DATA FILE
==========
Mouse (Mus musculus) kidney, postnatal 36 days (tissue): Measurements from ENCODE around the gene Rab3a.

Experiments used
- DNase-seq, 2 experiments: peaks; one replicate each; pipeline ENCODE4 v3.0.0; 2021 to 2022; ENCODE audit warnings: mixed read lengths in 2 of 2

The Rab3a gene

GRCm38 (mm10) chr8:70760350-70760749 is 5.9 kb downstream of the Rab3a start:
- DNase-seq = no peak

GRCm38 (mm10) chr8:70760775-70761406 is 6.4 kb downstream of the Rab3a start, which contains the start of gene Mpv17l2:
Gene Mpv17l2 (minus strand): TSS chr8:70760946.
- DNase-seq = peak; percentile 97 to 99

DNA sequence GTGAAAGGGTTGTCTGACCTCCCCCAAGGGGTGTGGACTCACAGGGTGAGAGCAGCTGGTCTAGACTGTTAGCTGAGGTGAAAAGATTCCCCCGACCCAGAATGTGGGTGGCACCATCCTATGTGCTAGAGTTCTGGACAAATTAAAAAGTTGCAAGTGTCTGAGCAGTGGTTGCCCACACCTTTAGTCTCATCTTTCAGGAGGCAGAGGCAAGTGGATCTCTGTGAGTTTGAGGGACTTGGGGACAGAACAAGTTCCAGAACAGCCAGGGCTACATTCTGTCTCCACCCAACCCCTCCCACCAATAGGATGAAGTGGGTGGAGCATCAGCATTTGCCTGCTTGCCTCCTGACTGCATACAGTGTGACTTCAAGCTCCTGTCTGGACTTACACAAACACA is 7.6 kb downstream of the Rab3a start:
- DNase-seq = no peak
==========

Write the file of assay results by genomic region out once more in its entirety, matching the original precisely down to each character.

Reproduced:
Mouse (Mus musculus) kidney, postnatal 36 days (tissue): Measurements from ENCODE around the gene Rab3a.

Experiments used
- DNase-seq, 2 experiments: peaks; one replicate each; pipeline ENCODE4 v3.0.0; 2021 to 2022; ENCODE audit warnings: mixed read lengths in 2 of 2

The Rab3a gene

GRCm38 (mm10) chr8:70760350-70760749 is 5.9 kb downstream of the Rab3a start:
- DNase-seq = no peak

GRCm38 (mm10) chr8:70760775-70761406 is 6.4 kb downstream of the Rab3a start, which contains the start of gene Mpv17l2:
Gene Mpv17l2 (minus strand): TSS chr8:70760946.
- DNase-seq = peak; percentile 97 to 99

DNA sequence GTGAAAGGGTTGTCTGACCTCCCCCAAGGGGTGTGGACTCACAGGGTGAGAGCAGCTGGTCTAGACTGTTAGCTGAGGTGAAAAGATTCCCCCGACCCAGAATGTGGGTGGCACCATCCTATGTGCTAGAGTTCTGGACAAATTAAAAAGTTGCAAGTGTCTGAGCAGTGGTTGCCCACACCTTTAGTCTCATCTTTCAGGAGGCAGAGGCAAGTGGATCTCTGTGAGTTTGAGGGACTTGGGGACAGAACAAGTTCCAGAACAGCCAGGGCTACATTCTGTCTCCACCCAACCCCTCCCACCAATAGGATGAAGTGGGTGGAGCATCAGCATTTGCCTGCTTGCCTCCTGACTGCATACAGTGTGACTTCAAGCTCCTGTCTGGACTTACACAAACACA is 7.6 kb downstream of the Rab3a start:
- DNase-seq = no peak